Franklin is the holy terror of a wing player who has taken the torch from Kawhi Leonard and kept San Diego State in position to make the NCAA tournament once again. Yes, Leonard operated a lot more in the low post and was more of a true forward than Franklin – that point is not in dispute. Yet, Franklin's "Plastic Man" reach and his ability to affect a game in so many ways are quite comparable to Leonard's toolbox of skills. Franklin stuffs the stat sheet, but the key point to realize is that while San Diego State's big men produce relatively pedestrian rebounding totals, Franklin – at 6-5 – is gobbling up almost 10 boards per outing. He's 6-5, but he plays like a 6-9 power forward in halfcourt situations. He is also a dazzling athlete in the open floor; his throw-a-pass-to-himself-off-the-glass dunk on a fast break against Fresno State a month ago will remain one of the top five plays of the college basketball season, no matter what else might happen in the coming two months. Air Force would be best served to focus on denying Franklin easy access to the rim, making him shoot contested shots from at least 10 feet. The Falcons must also contain him on the glass, making sure Franklin doesn't give the Aztecs a copious amount of second-chance points.
In a rotation that generally goes eight deep but is sometimes stretched to nine players, Fisher uses three players with regularity off the pine: guard Xavier Thames and forwards Skylar Spencer and Winston Shepard. Thames averages 9.4 points and 2.4 points per game, making him by far the best reserve in the Aztecs' stable. Spencer and Shepard both average just over three rebounds per game. They are both freshmen who will be expected to carry the load for the Aztecs next season. Occasionally, Fisher will call upon forward Dwayne Polee II as his fourth reserve.
Keys to the Game
1) Own the real estate that matters. Air Force has to view this game as a turf war, a rugged and physical challenge in which the protection of the painted area is primary. Opponents of San Diego State have to neutralize the Aztecs on the glass and prevent both Franklin and Tapley from getting into the lane. Franklin and Tapley will score their share of points, but they must be forced to work very hard for everything they get. Allowing cheap baskets off putbacks is obviously harmful for any team in any situation, but such a deficiency is particularly magnified against undersized teams that don't shoot particularly well. San Diego State is just such a squad. The Aztecs don't give the ball away often, thriving precisely when they can accumulate more possessions than their opponent. Not every team works that way. Locking down on the boards and protecting the six feet near the rim must be Air Force's primary points of emphasis.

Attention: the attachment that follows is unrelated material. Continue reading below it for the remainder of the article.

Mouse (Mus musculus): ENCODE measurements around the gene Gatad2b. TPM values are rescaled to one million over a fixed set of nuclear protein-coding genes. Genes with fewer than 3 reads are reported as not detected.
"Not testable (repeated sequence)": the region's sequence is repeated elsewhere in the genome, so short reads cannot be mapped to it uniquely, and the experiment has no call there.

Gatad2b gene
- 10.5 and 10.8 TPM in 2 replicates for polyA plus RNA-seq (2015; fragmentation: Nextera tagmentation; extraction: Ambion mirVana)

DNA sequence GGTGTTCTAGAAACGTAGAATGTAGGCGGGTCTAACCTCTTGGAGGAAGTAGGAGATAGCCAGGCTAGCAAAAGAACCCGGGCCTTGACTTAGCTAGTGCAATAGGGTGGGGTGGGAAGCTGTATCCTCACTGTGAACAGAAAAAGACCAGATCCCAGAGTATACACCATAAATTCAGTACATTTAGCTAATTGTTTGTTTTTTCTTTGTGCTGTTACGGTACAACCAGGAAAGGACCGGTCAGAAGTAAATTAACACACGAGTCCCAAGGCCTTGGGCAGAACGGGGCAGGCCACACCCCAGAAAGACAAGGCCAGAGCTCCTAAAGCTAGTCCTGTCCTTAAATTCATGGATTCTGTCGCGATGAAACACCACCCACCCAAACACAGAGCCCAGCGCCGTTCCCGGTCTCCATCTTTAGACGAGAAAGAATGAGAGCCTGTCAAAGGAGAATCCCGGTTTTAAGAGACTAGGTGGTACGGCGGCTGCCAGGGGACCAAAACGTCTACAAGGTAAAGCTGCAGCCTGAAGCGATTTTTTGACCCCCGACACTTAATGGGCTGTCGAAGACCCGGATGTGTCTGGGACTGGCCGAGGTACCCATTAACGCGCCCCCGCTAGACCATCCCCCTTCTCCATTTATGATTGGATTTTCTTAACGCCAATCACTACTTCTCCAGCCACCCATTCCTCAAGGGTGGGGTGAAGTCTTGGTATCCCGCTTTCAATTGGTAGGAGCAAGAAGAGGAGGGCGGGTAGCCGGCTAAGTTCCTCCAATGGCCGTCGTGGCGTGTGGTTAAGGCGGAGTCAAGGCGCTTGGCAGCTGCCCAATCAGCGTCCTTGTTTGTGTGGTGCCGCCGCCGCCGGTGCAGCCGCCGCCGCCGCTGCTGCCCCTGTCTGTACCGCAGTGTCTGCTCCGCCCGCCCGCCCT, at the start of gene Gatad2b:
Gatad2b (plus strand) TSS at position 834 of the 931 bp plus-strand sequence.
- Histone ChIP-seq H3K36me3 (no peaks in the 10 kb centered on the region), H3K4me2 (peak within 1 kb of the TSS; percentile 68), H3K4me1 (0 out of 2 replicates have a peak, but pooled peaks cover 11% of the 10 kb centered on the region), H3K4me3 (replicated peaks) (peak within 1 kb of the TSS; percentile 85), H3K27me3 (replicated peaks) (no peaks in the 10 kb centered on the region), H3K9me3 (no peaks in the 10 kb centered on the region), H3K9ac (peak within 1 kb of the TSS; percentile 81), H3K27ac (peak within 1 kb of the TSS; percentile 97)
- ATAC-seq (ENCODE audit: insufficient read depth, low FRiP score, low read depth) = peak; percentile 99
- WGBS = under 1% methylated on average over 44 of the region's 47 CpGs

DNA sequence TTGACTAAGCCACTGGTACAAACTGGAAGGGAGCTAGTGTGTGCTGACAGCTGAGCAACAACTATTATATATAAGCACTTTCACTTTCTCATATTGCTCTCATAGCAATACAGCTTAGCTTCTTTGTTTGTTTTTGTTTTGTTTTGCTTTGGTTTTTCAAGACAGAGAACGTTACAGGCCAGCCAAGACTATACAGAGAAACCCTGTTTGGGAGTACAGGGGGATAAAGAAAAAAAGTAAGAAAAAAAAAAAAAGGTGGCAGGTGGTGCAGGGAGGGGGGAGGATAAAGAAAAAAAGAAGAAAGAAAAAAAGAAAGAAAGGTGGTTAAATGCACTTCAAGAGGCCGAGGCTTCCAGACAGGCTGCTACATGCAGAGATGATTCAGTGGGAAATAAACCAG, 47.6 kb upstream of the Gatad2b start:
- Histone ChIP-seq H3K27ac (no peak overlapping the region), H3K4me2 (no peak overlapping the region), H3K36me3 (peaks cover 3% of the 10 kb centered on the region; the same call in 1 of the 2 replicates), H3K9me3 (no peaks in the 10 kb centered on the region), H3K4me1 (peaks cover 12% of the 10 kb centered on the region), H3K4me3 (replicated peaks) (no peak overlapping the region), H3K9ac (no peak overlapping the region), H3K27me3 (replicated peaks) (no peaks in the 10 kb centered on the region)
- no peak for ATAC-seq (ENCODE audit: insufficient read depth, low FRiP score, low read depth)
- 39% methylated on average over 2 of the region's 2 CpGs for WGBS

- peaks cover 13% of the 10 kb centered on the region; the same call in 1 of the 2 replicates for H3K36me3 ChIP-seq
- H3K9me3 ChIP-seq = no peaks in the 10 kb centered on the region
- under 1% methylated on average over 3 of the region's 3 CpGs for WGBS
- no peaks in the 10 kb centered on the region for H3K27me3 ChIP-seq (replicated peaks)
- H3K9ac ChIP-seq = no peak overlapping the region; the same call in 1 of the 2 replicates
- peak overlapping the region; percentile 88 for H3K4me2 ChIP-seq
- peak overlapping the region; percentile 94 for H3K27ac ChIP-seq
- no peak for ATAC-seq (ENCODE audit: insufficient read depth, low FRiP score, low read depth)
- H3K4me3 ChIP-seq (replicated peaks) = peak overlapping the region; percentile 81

2) Attack from the inside out, not from the outside in. Air Force's various offensive statistics are off the charts. The Falcons shoot the ball well from every spot on the court and run one of the more efficient offenses in the United States. San Diego State is going to present the kind of obstacle Florida provided for Air Force in late December, but that Florida team had more weapons than SDSU possesses. The Falcons need to make the Aztecs work for the full 35 seconds on the shot clock. This means no quick jacks from 25 feet. If a clean three-point look presents itself, the Falcons should take it, but for the most part, they need to get into the paint and create passing angles for kickouts or angled cuts to the basket. If a possession doesn't feed the ball to the low post at any time, Air Force can't expect to pry open good opportunities on a consistent basis.